EIGHT-year-old Tore Fauske awoke to the sound of gunfire on the morning of 9 April 1940. When he looked out from his family’s apartment overlooking Bergen, he saw that the harbour was full of warships, signalling the beginning of the German occupation of Norway. It was the most exciting thing he had ever seen in his young life, far exceeding cowboy adventures at the cinema.

Thus started Tore’s account of growing up in Norway during the Nazi occupation of WWII. In a talk which was full of humorous moments he nevertheless brought home to the audience the deprivations and restrictions imposed on the people of that country over the next five years. Most food having been requisitioned by the Nazis, it was the humble herring which saved many a Norwegian family from starvation. Fish also had a part to play in keeping the population shod. Shoes had to be made of fish skin (and in the case of ladies’ footwear, papier maché). Tore’s first such pair were tuna-skin; he recalls his father asking the shoemaker whether or not they were waterproof.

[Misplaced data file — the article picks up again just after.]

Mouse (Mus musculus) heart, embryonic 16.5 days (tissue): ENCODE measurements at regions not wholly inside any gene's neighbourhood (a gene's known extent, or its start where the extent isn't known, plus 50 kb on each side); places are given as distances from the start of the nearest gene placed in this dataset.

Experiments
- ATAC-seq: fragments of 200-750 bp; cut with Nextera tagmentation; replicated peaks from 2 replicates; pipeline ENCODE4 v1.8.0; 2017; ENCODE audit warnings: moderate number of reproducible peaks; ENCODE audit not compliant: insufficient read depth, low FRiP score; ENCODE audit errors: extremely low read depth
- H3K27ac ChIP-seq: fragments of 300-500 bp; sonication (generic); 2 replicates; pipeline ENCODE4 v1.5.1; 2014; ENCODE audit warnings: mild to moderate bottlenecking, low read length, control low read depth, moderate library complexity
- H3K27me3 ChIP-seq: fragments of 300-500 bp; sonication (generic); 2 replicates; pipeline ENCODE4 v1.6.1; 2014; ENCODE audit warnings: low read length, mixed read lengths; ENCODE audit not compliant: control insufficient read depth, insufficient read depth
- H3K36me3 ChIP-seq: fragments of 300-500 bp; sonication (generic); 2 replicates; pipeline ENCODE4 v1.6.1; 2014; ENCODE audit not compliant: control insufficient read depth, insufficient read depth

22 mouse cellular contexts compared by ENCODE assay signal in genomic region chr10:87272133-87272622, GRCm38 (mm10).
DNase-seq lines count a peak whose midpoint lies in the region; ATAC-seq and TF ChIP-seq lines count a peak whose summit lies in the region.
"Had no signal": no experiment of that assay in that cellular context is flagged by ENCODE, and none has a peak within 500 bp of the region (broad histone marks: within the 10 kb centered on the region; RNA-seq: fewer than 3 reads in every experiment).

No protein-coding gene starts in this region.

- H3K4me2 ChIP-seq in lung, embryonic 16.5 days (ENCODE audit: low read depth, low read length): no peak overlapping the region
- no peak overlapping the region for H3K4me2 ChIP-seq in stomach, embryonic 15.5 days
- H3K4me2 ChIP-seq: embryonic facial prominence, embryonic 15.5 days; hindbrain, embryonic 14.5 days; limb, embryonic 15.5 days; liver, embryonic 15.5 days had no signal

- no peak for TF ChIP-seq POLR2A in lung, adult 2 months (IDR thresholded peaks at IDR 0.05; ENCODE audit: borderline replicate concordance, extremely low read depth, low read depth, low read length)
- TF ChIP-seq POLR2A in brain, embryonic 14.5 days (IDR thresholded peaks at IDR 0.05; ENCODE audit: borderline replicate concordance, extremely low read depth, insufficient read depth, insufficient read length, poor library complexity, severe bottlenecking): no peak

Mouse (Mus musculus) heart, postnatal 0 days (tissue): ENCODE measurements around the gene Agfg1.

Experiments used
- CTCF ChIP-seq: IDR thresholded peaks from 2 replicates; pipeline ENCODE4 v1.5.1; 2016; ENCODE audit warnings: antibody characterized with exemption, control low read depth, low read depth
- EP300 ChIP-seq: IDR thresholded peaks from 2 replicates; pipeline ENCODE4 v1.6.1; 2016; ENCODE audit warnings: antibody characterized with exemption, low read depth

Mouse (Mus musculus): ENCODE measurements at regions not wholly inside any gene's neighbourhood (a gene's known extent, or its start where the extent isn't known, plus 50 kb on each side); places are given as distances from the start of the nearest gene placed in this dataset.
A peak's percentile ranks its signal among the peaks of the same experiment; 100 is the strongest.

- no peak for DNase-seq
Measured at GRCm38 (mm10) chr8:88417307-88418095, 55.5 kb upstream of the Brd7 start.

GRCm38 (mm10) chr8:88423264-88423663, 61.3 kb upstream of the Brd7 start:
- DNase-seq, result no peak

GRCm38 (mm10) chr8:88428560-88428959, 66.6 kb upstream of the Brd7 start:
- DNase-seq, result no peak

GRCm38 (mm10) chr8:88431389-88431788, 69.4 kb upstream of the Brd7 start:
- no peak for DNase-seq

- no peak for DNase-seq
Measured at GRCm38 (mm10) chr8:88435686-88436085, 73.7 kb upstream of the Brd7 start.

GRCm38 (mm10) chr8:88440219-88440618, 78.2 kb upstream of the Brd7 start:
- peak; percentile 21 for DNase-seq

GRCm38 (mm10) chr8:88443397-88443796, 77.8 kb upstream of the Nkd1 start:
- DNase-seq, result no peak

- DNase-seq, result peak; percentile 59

All radios were confiscated. Newspapers and private letters were censored. And occasionally the population of Bergen suffered when allied bombing of the U-boat facility and of the warships in the harbour missed its intended target.

Perhaps the worst incident recounted by Tore occurred in 1942 when two senior Gestapo officers were killed on the island of Telavåg, southwest of Bergen, in attempting to seize Norwegian officers who had been brought over on the Shetland bus. Nazi reprisals were quick and brutal. On 30 April, all buildings were destroyed, all boats were sunk or confiscated, and all livestock taken away. All men in the village were either executed or sent to a concentration camp. Women and children were imprisoned.

This talk concluded the Historical Society’s programme for the 2016/2017 season. The new season will open on the evening of Thursday 28 September 2017 with a talk by Keith Cattell on one thousand years of stained glass.

For more information visit the Society’s website: www.valeofeveshamhistory.org or contact Gerry Harte, on 01386 870665.